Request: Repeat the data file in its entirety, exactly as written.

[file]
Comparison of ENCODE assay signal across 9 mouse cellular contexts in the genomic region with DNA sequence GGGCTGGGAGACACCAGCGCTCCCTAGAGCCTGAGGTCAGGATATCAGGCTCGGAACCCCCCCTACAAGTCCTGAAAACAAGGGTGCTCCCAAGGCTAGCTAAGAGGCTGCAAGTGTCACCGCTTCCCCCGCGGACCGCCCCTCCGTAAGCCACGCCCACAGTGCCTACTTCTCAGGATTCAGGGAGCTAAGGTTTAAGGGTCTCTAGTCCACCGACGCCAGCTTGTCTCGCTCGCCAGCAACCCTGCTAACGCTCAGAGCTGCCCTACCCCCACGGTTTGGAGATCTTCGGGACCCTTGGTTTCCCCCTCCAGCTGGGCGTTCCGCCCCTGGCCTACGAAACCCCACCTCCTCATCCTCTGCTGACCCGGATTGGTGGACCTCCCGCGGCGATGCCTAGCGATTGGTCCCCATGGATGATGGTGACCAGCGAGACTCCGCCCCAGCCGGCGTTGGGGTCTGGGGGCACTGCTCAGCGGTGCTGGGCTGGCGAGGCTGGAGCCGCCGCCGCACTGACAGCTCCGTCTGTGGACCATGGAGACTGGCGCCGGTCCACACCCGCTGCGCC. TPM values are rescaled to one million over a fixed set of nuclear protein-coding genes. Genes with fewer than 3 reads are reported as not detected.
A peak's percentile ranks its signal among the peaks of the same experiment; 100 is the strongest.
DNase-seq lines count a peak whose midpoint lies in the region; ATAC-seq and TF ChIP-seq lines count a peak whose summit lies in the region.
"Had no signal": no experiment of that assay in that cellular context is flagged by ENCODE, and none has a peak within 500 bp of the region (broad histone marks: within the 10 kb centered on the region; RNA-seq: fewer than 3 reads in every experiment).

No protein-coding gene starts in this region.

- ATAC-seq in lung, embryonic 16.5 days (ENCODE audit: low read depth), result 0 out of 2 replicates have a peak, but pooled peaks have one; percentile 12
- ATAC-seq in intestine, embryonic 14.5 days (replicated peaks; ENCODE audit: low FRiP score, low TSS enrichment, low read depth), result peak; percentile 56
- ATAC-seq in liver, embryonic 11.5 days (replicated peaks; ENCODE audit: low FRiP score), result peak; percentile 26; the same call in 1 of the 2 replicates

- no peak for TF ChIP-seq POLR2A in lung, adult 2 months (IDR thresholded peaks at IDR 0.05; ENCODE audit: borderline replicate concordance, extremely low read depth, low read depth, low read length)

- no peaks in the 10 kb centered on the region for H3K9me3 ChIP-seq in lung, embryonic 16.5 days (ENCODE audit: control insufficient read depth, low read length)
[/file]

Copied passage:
Comparison of ENCODE assay signal across 9 mouse cellular contexts in the genomic region with DNA sequence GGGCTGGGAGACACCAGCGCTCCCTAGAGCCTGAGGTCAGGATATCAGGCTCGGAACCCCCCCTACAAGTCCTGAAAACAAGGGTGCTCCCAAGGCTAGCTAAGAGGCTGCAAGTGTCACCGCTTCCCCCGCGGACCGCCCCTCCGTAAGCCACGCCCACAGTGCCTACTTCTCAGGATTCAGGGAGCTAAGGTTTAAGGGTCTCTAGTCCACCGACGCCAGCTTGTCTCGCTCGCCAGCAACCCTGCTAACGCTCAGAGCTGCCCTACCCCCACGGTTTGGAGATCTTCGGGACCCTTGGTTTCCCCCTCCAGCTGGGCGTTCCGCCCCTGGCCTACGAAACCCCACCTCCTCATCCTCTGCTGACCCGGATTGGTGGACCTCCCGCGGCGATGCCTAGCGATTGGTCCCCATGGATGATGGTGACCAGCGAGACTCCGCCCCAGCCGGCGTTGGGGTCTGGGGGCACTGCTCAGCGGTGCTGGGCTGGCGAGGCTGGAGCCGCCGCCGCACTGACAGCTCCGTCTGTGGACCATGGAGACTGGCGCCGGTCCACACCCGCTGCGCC. TPM values are rescaled to one million over a fixed set of nuclear protein-coding genes. Genes with fewer than 3 reads are reported as not detected.
A peak's percentile ranks its signal among the peaks of the same experiment; 100 is the strongest.
DNase-seq lines count a peak whose midpoint lies in the region; ATAC-seq and TF ChIP-seq lines count a peak whose summit lies in the region.
"Had no signal": no experiment of that assay in that cellular context is flagged by ENCODE, and none has a peak within 500 bp of the region (broad histone marks: within the 10 kb centered on the region; RNA-seq: fewer than 3 reads in every experiment).

No protein-coding gene starts in this region.

- ATAC-seq in lung, embryonic 16.5 days (ENCODE audit: low read depth), result 0 out of 2 replicates have a peak, but pooled peaks have one; percentile 12
- ATAC-seq in intestine, embryonic 14.5 days (replicated peaks; ENCODE audit: low FRiP score, low TSS enrichment, low read depth), result peak; percentile 56
- ATAC-seq in liver, embryonic 11.5 days (replicated peaks; ENCODE audit: low FRiP score), result peak; percentile 26; the same call in 1 of the 2 replicates

- no peak for TF ChIP-seq POLR2A in lung, adult 2 months (IDR thresholded peaks at IDR 0.05; ENCODE audit: borderline replicate concordance, extremely low read depth, low read depth, low read length)

- no peaks in the 10 kb centered on the region for H3K9me3 ChIP-seq in lung, embryonic 16.5 days (ENCODE audit: control insufficient read depth, low read length)